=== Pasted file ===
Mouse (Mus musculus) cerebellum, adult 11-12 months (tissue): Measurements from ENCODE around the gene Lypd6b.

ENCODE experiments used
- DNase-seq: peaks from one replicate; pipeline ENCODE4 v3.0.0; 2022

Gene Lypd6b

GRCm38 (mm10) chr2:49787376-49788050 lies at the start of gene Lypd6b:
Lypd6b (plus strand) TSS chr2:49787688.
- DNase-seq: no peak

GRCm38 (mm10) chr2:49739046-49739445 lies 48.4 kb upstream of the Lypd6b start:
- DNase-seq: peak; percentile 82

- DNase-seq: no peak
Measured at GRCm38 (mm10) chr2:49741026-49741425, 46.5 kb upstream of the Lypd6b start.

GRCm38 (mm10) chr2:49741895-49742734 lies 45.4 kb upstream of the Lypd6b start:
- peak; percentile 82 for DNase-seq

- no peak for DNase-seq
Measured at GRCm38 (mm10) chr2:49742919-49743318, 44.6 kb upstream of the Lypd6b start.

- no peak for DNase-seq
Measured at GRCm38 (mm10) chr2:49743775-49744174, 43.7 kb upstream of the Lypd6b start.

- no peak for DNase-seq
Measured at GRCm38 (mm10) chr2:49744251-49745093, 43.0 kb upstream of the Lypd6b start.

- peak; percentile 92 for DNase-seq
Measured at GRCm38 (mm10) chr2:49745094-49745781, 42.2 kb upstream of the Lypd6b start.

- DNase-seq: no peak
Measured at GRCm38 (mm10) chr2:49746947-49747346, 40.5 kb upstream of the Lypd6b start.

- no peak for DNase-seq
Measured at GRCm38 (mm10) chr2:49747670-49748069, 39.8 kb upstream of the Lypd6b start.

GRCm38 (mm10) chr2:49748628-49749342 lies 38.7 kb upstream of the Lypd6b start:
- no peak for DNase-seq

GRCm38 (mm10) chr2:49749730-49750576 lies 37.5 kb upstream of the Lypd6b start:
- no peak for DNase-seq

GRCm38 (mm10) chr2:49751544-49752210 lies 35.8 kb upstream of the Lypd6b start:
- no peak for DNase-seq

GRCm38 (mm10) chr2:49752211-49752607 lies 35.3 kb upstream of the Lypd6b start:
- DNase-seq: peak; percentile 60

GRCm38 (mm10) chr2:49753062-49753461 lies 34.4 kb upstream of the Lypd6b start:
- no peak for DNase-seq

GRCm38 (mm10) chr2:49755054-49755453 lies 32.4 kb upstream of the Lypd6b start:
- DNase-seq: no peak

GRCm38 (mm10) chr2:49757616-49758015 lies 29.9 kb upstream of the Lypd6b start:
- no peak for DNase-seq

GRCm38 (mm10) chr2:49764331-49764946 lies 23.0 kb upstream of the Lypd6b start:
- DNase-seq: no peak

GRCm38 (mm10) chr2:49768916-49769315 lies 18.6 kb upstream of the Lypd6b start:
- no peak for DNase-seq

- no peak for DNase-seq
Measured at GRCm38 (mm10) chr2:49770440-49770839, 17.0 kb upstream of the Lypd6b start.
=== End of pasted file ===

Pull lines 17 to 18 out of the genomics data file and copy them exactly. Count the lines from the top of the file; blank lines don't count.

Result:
Measured at GRCm38 (mm10) chr2:49743775-49744174, 43.7 kb upstream of the Lypd6b start.

- no peak for DNase-seq